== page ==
Friday, March 21, 2008

Pressure on Builders mounts as Deliquencies Rise

The Wall Street Journal had a great article today on how pressures are beginning to mount on builders as inventories rise. As you can see from the chart, contstruction loan deliquencies have more then tripled rising from 2.1% in the last quarter of '06 up to 7.5% in 2007. From the WSJ:

"Delinquencies on loans to build single-family houses reached 7.5% of the value of all such loans in the fourth quarter, up from 2.1% a year earlier, according to Foresight Analytics, an economic and real-estate research firm. There's likely more pain ahead. The Commerce Department reported this week that permits for new housing construction, a barometer of future building activity, fell 7.8% in February to the lowest level in 16 years. Also this week, the Federal Deposit Insurance Corp. said it had "increased [its] overall concern" about banks with high concentrations of construction loans, particularly those for residential developments, its strongest warning to date about these banks.
Federal Reserve Chairman Ben Bernanke warned Congress late last month that he expected some small U.S. banks to fail due to the housing stress. Analysts say as many as 150 banks could fail over the next three years. By comparison, about 900 banks and savings-and-loans associations failed from 1990 to 1995, according to the FDIC."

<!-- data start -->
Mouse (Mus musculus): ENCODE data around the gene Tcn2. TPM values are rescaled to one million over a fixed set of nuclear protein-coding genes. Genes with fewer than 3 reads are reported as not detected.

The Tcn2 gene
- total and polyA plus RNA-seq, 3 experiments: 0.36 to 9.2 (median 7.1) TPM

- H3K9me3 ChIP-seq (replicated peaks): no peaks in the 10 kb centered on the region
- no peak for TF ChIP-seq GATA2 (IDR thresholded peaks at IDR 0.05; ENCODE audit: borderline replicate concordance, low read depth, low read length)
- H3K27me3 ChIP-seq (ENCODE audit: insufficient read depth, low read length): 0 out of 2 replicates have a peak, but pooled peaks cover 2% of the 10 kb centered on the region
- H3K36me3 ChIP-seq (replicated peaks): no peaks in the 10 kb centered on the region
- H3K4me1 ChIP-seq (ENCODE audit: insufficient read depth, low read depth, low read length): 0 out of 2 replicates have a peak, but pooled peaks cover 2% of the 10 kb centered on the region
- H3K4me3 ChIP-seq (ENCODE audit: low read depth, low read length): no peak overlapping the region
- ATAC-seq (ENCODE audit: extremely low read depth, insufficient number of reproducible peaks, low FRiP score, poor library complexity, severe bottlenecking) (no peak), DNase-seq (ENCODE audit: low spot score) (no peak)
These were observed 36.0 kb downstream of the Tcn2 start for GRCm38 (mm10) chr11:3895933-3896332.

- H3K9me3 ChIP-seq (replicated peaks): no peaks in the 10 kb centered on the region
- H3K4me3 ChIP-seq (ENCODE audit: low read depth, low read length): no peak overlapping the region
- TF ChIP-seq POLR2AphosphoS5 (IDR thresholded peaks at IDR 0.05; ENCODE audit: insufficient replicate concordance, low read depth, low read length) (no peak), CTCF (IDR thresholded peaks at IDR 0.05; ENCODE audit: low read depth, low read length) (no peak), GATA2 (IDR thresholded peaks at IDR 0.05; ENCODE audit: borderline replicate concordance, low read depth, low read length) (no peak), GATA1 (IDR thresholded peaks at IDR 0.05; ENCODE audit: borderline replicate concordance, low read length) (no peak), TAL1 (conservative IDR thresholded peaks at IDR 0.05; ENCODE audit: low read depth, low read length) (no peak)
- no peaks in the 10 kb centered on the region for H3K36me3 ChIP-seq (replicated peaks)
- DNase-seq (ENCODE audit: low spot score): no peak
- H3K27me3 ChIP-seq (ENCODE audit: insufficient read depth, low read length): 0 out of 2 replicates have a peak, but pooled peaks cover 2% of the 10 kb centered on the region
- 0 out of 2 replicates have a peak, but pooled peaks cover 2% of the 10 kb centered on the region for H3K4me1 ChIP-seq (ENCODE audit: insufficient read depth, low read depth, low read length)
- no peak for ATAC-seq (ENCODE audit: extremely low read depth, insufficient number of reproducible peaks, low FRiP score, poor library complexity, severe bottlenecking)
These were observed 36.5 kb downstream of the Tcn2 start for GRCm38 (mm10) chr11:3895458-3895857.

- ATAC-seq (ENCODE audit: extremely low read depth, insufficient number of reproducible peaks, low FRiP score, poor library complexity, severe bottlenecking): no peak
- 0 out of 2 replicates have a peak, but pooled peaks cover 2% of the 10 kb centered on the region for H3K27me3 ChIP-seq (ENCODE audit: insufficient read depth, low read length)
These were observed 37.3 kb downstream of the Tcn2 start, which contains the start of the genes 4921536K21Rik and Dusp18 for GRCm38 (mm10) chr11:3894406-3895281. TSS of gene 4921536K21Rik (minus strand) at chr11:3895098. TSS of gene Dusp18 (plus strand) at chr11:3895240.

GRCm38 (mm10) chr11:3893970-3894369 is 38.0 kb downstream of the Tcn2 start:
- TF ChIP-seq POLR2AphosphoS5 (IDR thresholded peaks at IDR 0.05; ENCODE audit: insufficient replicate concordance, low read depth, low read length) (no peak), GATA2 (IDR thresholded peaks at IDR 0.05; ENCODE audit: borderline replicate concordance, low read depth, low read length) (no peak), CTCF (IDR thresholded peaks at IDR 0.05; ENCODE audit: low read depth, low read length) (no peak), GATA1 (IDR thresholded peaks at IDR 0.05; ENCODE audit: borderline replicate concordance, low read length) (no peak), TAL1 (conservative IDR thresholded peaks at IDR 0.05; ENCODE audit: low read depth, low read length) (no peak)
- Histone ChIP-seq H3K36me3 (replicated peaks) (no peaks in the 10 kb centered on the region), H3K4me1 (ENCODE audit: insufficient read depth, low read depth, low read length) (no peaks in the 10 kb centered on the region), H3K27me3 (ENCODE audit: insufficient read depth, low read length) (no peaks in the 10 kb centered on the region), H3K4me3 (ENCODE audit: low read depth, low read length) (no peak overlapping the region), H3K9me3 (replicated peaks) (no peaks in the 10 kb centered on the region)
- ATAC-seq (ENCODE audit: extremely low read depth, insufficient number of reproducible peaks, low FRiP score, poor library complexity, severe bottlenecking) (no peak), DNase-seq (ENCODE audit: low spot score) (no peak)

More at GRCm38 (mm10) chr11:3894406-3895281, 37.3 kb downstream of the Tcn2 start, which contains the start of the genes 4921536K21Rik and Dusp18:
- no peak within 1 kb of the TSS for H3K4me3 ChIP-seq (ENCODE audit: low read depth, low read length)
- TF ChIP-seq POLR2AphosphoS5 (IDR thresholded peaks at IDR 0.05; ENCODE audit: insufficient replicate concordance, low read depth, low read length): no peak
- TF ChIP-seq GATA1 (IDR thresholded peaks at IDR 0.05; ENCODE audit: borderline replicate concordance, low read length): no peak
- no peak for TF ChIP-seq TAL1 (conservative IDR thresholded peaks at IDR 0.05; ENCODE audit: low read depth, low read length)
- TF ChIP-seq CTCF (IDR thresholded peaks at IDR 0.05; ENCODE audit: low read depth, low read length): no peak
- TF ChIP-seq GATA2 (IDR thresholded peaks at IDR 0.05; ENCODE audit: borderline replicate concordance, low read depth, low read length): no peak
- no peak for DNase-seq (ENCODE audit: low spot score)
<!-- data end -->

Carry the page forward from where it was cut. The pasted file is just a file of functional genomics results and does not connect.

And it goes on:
As you can see by February's data, this debt is forcing the builders to stop building. This trend should only get stronger as their balance sheets continue to deteriorate.

The pressure will continue to mount on the banks because builders will start going bankrupt as they are forced to sit on houses and land that they cannot sell. As a result, expect some regional banks to fail as they have to battle two fronts: the mortgage crisis in housing, and now they face pressures from the builder side of their loan portfolio's. I think 150 bank failures is on the low side as this crisis starts spreading into prime loans. (BTW The UBS insolvency rumor is gaining momentum but I still cannot confirm that they are toast.)

This will hit the regional builder first because they don't have the cash reserves that the larger builders like Lennar and Pulte have.

The good thing for buyers is this should force prices lower because these builders face BK if they don't sell off their current inventory. Now is not the time to buy however! These building defaults will continue to get worse as inventories continue to rise. So keep sitting on your hands and let this whole disaster play out. I wouldn't even be looking right now as a buyer of any type of real estate. The pressures continue to mount.

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